The Chinese authorities have closed the Meidong Container Terminal at the Port of Ningbo due to a COVID case. At MCT, the Ocean Alliance has its calls, having an immediate effect on alliance partners Evergreen, Cosco, OOCL, and CMA CGM. Other terminals will most likely feel increased pressure with container movements. The port remains in fear of other possible new COVID cases.
The government has not reported how long the closure will remain. The MCT handles approximately 25% of cargo through the port of Ningbo. Being in full peak season in China, the impact will be severe and reminds to the delays in the port of Yantian in June.
Some channels also report new positive cases in the Shanghai port area but this is not confirmed by any official channel. This would however be nothing short of a disaster as Shanghai is still facing a huge backlog following the typhoon ‘In-Fa’ of last month. Local weather forecasts predict additional thunderstorms with strong winds, heavy rainfall, hail, and possible landslides to occur across eastern China throughout the second half of August. Heavy rain prompted already some flooding in parts of the region, including locations in Shanghai's Yangpu District.
The bad weather has caused additional delays on the inland logistics. On the Silk Rail connection from China to Germany, the current delays are around 3 weeks. Floodwaters and debris have rendered some bridges, rail networks, or roadways impassable, impacting overland travel around affected areas.
Following a month of rising COVID-19 cases across Vietnam, the ports corporation has been forced to suspend some operations at Ho Chi Minh’s largest international terminal and is threatening to stop receiving cargo ships entirely if it cannot clear its yard and reduce the current backlog. Saigon Newport Corporation said that it is taking the measures because the container yard had reached 100 percent of capacity, while staffing has been reduced by half due to the surge of COVID-19 cases during July. The ‘slowdown’ of activities has caused a 100.000 TEU to pile up at Ho Chi Minh Cat Lai. Therefore, many factories in the Ho Chi Minh area have reduced production to 50%, or lower, because the ports simply have no room for new containers coming in.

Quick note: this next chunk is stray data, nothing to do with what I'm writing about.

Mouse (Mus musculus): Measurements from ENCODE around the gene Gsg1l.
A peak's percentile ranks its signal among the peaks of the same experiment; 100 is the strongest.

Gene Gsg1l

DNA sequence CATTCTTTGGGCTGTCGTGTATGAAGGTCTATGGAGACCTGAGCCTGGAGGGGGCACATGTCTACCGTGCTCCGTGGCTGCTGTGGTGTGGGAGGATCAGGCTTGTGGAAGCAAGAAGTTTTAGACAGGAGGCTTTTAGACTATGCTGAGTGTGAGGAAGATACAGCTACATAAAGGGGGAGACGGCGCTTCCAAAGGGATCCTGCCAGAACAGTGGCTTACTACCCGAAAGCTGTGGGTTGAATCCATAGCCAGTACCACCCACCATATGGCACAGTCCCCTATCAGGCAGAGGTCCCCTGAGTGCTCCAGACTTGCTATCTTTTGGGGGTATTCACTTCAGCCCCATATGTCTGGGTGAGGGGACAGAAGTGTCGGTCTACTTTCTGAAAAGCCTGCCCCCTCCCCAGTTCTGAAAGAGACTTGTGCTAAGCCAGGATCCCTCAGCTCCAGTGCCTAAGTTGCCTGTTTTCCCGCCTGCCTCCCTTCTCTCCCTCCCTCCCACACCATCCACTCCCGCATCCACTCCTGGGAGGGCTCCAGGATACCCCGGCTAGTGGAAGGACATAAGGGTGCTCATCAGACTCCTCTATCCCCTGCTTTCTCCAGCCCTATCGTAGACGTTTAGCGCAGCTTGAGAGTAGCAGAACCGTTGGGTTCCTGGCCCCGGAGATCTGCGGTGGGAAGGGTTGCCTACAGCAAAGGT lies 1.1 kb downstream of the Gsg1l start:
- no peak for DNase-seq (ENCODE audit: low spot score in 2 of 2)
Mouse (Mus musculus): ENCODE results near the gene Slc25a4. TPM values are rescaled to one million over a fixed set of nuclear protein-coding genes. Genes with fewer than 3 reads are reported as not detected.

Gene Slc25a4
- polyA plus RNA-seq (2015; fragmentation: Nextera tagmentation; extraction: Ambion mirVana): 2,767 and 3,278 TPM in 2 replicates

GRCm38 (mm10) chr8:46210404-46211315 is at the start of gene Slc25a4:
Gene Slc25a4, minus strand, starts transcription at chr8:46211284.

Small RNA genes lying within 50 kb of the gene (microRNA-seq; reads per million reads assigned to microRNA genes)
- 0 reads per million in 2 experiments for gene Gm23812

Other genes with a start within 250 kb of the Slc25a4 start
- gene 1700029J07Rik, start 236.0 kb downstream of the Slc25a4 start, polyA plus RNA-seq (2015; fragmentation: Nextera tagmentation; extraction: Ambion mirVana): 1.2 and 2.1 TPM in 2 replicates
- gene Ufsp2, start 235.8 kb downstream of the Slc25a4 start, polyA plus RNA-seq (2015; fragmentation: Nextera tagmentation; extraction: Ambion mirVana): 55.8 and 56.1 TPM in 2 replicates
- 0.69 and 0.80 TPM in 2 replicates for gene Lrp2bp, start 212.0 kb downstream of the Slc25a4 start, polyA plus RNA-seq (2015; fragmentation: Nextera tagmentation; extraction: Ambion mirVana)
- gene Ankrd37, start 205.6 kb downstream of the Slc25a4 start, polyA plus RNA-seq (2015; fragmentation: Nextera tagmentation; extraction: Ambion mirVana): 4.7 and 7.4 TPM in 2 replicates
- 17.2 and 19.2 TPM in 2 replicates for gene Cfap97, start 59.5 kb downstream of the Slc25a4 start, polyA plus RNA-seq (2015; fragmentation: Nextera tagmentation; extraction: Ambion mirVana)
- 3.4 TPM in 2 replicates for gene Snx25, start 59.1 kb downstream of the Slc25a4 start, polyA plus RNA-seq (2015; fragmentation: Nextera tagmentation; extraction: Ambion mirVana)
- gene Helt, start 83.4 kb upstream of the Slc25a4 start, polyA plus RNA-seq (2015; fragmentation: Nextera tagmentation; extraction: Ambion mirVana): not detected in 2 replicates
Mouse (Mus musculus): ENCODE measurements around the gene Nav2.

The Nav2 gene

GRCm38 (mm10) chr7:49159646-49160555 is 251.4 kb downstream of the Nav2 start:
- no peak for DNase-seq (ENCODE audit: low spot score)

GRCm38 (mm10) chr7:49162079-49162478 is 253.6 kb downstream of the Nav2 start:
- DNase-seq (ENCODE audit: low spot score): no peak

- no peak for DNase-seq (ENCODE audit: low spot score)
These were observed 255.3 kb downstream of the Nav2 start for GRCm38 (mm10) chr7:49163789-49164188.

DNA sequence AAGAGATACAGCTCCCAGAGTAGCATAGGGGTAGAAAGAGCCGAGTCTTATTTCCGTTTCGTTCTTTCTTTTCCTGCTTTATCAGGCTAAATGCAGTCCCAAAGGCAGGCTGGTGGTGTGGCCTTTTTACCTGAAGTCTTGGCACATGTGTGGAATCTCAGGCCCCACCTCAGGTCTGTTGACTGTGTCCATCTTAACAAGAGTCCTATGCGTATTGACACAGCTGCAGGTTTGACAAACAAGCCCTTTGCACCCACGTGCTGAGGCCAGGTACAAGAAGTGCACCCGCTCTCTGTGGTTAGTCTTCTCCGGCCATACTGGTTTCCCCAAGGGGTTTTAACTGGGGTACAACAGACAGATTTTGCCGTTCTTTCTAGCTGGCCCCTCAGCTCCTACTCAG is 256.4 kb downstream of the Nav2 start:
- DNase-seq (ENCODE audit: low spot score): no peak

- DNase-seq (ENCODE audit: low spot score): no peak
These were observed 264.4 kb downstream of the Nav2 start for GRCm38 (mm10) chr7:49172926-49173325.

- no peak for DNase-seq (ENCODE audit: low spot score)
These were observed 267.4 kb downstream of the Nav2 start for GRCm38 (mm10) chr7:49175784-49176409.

The connections to Africa are suffering from severe capacity reductions. Not only has this invoked major rate increases, but the overall space on vessels has also become very limited and this is greatly impacting the overall service levels and reliability of schedules to both East and West Africa. The reasons are not entirely similar however the basis is the same.
Alphaliner has calculated that today almost 46% of the available container vessel fleet is active on 3 major east-west routes. A year ago, this was only 38.5%. Most of the capacity is taken from services connecting the African continent.
The overall capacity from and to Africa has been reduced by 6.5%. To put this in perspective, MSC and Maersk have increased their capacity on the trans-Pacific trade respectively with 80.7% and 50.4% to benefit from the high rates on this trade.
The connections to East Africa are mainly connecting via the Middle Eastern ports (e.g. Jebel Ali). Also, here we see a capacity reduction in the connecting vessels from the Middle Eastern hubs to East Africa.
In Northern Africa, a heatwave is currently causing many wildfires. Port operations are not affected for now, but the heatwave might result in possible preventive actions to guarantee the health and safety of the longshoremen. Especially Algeria is hit hard with over 35 fires raging on.
Continuing the topic of capacity reshuffling, the trade between Europe and Asia remains the biggest in terms of capacity. This trade represents 21.5% of the container fleet however the increased capacity on this trade is not sufficient to accommodate the growth in shipments in combination with the increasing delays in the European ports.
Following the decision for Brexit, new regulations need to be set up concerning customs formalities. Considering these new regulations, the Fresh Produce Consortium (FPC) has warned for major issues when importing food products from the EU. The British government will implement more strict border checks on agro-products and more administrative obligations will be needed for imports of any animal-related products (meat, poultry,…). Normally these new procedures would be introduced from April 1st, however, this date has been pushed to October 1st. The time is needed for the British customs to make the necessary investments in staff and IT.